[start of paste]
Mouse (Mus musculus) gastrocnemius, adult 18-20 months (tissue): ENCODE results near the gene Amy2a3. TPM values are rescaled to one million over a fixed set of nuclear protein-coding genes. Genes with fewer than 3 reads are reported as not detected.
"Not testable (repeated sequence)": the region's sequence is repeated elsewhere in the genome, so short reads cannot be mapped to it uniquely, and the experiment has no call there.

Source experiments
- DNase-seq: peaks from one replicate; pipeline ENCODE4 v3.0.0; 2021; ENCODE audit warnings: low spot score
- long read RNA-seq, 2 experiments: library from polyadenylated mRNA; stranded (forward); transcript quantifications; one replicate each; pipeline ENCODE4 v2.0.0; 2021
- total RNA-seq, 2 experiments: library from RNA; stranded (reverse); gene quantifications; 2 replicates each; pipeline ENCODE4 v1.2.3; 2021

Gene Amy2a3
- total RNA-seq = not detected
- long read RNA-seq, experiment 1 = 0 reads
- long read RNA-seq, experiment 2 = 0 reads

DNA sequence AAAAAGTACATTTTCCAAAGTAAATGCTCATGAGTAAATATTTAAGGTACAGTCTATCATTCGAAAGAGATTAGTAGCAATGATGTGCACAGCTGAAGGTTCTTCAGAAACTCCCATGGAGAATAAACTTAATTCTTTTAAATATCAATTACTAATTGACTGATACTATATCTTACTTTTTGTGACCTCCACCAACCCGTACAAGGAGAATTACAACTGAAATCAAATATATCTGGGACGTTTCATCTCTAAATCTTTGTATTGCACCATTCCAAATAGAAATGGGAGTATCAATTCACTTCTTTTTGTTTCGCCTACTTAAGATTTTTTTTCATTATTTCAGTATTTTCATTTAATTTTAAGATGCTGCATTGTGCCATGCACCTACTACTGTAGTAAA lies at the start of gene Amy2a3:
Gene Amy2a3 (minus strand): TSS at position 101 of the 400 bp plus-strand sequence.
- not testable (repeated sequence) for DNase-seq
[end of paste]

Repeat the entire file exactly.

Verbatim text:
Mouse (Mus musculus) gastrocnemius, adult 18-20 months (tissue): ENCODE results near the gene Amy2a3. TPM values are rescaled to one million over a fixed set of nuclear protein-coding genes. Genes with fewer than 3 reads are reported as not detected.
"Not testable (repeated sequence)": the region's sequence is repeated elsewhere in the genome, so short reads cannot be mapped to it uniquely, and the experiment has no call there.

Source experiments
- DNase-seq: peaks from one replicate; pipeline ENCODE4 v3.0.0; 2021; ENCODE audit warnings: low spot score
- long read RNA-seq, 2 experiments: library from polyadenylated mRNA; stranded (forward); transcript quantifications; one replicate each; pipeline ENCODE4 v2.0.0; 2021
- total RNA-seq, 2 experiments: library from RNA; stranded (reverse); gene quantifications; 2 replicates each; pipeline ENCODE4 v1.2.3; 2021

Gene Amy2a3
- total RNA-seq = not detected
- long read RNA-seq, experiment 1 = 0 reads
- long read RNA-seq, experiment 2 = 0 reads

DNA sequence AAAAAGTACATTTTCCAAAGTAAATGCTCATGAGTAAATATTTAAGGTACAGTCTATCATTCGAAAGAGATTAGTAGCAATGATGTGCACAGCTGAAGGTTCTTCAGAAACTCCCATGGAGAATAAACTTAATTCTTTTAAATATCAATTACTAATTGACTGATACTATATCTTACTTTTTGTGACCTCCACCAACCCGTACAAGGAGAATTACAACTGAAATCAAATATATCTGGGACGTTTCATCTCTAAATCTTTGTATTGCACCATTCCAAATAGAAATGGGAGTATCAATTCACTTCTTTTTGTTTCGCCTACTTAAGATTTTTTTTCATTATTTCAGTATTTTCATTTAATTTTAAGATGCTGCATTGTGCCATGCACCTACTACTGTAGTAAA lies at the start of gene Amy2a3:
Gene Amy2a3 (minus strand): TSS at position 101 of the 400 bp plus-strand sequence.
- not testable (repeated sequence) for DNase-seq